Critical time for U.S. boating industry to weigh in on tariffs

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Experts say it’s the last chance to overturn the Section 232 tariff on common alloy aluminum sheet, used for building pontoons and aluminum fishing boats.

Experts say it’s the last chance to overturn the Section 232 tariff on common alloy aluminum sheet, used for building pontoons and aluminum fishing boats.

The marine industry is up against its final opportunity to alleviate the 120 percent tariff on common alloy aluminum sheet from China.

The National Marine Manufacturers Association and a legal team the group has retained are appealing to the industry to fill out questionnaires showing how they’ve been impacted by the pending tariffs. They also want boat builders, equipment manufacturers, boat dealers and any other industry parties to explain whether domestic supply shortages affect where they source aluminum. The questionnaires will be presented to the International Trade Commission.

“The ITC has the final say this fall on aluminum tariffs,” said Nicole Vasilaros, senior vice president of government and legal affairs, during a webinar on Wednesday about the Section 232 tariffs. “This is really our only chance to alleviate that.”

The marine industry has experienced strong demand and growth in recent years, so builders should explain the burden on demand, said Kristin Mowry, a trade and market access partner at Mowry & Grimson.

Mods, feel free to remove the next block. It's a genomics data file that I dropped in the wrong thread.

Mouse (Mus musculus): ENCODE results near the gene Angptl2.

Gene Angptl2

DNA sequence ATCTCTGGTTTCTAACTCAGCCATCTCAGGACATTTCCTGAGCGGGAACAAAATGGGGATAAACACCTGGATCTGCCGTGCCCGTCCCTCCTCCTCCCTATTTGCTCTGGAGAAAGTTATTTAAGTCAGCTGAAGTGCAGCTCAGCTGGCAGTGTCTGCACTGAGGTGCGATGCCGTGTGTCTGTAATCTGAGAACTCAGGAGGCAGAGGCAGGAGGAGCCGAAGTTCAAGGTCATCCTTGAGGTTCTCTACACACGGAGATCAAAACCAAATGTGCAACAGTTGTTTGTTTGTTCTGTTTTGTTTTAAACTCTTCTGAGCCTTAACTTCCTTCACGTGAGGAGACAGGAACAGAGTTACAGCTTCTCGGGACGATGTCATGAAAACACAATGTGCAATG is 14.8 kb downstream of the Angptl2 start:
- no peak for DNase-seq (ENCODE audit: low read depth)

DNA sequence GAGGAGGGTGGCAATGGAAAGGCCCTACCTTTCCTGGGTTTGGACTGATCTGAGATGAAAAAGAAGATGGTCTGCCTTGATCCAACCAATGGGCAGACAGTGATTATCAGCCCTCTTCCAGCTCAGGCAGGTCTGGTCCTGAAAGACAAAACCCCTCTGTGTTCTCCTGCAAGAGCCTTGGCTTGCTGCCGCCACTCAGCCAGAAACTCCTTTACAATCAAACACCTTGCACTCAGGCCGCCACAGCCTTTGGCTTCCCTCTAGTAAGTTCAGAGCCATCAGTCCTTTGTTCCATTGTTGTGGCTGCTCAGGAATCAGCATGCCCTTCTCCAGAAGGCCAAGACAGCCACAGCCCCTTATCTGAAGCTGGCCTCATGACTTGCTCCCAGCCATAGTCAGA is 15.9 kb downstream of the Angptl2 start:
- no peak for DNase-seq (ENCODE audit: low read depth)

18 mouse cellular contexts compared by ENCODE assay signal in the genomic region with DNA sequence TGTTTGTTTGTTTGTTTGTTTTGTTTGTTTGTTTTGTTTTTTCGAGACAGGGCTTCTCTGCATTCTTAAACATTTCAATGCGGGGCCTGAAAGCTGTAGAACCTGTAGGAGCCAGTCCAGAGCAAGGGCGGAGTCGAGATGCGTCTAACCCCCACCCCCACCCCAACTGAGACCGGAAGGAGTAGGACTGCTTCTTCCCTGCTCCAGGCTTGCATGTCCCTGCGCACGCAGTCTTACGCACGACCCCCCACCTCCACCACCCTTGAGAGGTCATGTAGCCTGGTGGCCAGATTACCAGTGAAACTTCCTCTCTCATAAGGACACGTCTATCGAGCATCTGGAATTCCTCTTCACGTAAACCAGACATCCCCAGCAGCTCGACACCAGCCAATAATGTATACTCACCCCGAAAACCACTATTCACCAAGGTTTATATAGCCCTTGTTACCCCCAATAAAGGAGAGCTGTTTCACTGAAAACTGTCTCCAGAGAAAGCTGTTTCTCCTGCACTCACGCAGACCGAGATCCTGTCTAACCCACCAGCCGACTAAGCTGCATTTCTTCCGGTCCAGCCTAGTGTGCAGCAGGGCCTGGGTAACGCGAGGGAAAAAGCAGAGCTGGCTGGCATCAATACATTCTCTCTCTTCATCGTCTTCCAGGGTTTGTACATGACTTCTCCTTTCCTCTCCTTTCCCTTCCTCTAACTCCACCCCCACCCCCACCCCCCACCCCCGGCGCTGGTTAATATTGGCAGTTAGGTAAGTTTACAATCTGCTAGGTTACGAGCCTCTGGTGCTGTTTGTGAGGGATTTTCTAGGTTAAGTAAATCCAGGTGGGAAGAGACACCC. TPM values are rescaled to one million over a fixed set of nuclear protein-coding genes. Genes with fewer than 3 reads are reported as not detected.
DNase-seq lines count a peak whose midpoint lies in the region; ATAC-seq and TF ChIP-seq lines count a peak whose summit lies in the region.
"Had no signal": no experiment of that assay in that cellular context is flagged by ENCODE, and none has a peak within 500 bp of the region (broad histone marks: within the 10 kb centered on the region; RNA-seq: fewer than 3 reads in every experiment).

“If you have any experience with being unable to source aluminum sheet domestically, or with mills that have turned down your orders — any emails or correspondence that shows that — we want to hear from you,” said Mowry.

Mowry and Vasilaros made the request to vet the questionnaires before they are submitted to the ITC. The ITC submission deadline is Aug. 31.

Mowry also appealed to impacted industry firms to attend ITC hearings scheduled for Oct. 30. “We’re looking for someone who has been repeatedly denied access from domestic mills, or to explain if there’s a difference in the product that makes the Chinese product better,” said Mowry.

“There's also an opportunity to do a confidential affidavit if you’re in a position where you have something to say, but don’t want to be a witness,” said Vasilaros. That might include builders who source aluminum from China and domestically, but don’t want to jeopardize the relationship with the domestic supplier by testifying in public.

“This is a story of tariffs destroying American manufacturing,” said Mowry. “If we are trying to protect manufacturing and protect our way of life, we need to stop them from going into place. Even if you’ve never bought a single piece of aluminum sheet from China, you know this has emboldened the domestic suppliers to raise prices. That’s another great story to tell.”

Mowry acknowledged that the tariffs on aluminum are an “extremely difficult burden” that removes resources from builders and equipment manufacturers. “We feel your pain,” she said. “We’re here to help, but it is extremely important to weigh in so we can win this fight.”

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